During your turn, you can roll the dice for resources, build or get a development card, use development cards, and trade. Trading lets you trade with the other players. You pick what resources you want and what you will give in return. Sometimes you will have to give more than you will get back in return for another player to agree to a trade. If none of the players want to trade you can use maritime trade which lets you trade four resources for one other. If you have a settlement near a boat you can lower the number you will have to give.

Now the game says that each of the AI players will play differently but I never saw this. They all seem to play the same way. So if your looking for a good single-player game this may not be for you. You can play online with friends or random players or locally with people in the same room as you. For local to work, you will need to download an app to a phone or tablet so that the other players can not see your resources and cards. I would recommend playing with friends mostly as it is the most fun option.

The graphics are okay and get the job done for a digital board game, but they could have been better. The music all sounds like they got from a royalty-free music website. The sound effects are decent though and work for the game. The characters not having any voices does make playing single-player a bit boring. You can unlock new dice by doing challenges, but only by playing online and nothing for single-player. There are a few that are not even added yet. They say coming soon and I am guessing that means in an update.

Overall Catan is a fun game if you have some friends around and you don't want to pull a real board game out. It does make things easier. However, if you're looking for a single-player game, this may not have enough to it to keep you hooked for long. The price is also a bit high for a game with so little to it. $10 would have been a much better price for what you get. Only get this game if you are a fan of Catan and plan to play online or with friends. And even then it might be better just to get the psychical board game.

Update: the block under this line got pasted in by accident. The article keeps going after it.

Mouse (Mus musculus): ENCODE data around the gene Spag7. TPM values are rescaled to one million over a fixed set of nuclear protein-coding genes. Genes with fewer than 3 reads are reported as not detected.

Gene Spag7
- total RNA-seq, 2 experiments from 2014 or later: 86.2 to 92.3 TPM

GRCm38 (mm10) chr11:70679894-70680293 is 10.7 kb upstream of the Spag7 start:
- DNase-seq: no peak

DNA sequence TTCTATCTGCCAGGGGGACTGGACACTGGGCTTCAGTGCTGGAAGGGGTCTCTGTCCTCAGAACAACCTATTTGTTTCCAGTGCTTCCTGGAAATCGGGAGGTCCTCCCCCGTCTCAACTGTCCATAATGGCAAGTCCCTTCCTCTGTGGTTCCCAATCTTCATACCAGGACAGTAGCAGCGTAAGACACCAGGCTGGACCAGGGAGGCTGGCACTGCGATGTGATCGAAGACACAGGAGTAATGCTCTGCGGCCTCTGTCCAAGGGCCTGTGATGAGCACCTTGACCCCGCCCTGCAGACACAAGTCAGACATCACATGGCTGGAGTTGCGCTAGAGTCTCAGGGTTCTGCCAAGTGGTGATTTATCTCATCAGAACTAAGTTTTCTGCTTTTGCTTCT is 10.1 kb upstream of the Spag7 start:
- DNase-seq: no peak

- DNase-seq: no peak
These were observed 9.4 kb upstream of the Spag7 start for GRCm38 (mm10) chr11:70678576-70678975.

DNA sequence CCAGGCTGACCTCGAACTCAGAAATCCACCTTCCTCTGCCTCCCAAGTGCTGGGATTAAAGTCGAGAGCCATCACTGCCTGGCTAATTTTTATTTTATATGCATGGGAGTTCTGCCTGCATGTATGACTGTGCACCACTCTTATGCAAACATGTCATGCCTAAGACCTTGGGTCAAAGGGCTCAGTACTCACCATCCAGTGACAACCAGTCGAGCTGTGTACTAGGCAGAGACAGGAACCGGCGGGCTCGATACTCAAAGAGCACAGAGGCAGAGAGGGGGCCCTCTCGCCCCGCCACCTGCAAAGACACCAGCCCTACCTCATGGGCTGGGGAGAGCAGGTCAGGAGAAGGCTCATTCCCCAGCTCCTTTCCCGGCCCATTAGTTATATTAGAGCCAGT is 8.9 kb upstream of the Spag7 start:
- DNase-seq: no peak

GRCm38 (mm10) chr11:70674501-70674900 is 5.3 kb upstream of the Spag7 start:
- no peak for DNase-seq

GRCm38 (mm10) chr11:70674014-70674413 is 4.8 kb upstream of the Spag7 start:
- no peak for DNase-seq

Score: 6 / 10

New Trailer For Sherlock Holmes The Awakened by Frogwares

23 March, 2023 - Kyiv, Ukraine + Dublin, Ireland |Ukrainian developer Frogwares has released a new trailer ahead of the release of Sherlock Holmes The Awakened. In this Sherlock meets Cthulhu horror adventure, a young Sherlock Holmes and John Watson undertake a chilling and psyche-shattering case that will forever bond and scar the duo. The trailer therefore puts a spotlight on this new, expanded take on the Holmes and Watson relationship.

“One of the biggest changes we made narrative wise in this remake is how the young Holmes and Watson relationship plays out. It’s our creative take on what horrors the two could have encountered in their first major case that would then go on to solidify their famous bond. And so we’ve given much more of a spotlight to Watson here than before. He has a totally unique story-line compared to the original game, he is playable in parts of the game, and the new ending is very much influenced by him as much as by Sherlock. Since Sherlock is dealing with Eldritch gods, monsters, cults and the questioning of his very existence, Watson often acts as an anchor to stop Sherlock drifting too far into insanity. But we couldn’t just have it feel like Watson is this one-dimensional safety net with no character or flaws of his own. So this new version of the story is as much about them as two people as it is about unfathomable Lovecraftian monstrosities.” - Antonina Melnykova, Lead Narrative Designer Sherlock Holmes The Awakened will be coming out on April 11, 2023 on PC, PS4, PS5, XB1, Xbox Series X/S and Nintendo Switch.
Article by: Susan N.

Strategic Mind 5 Soon On PC, Xbox, and PlayStation!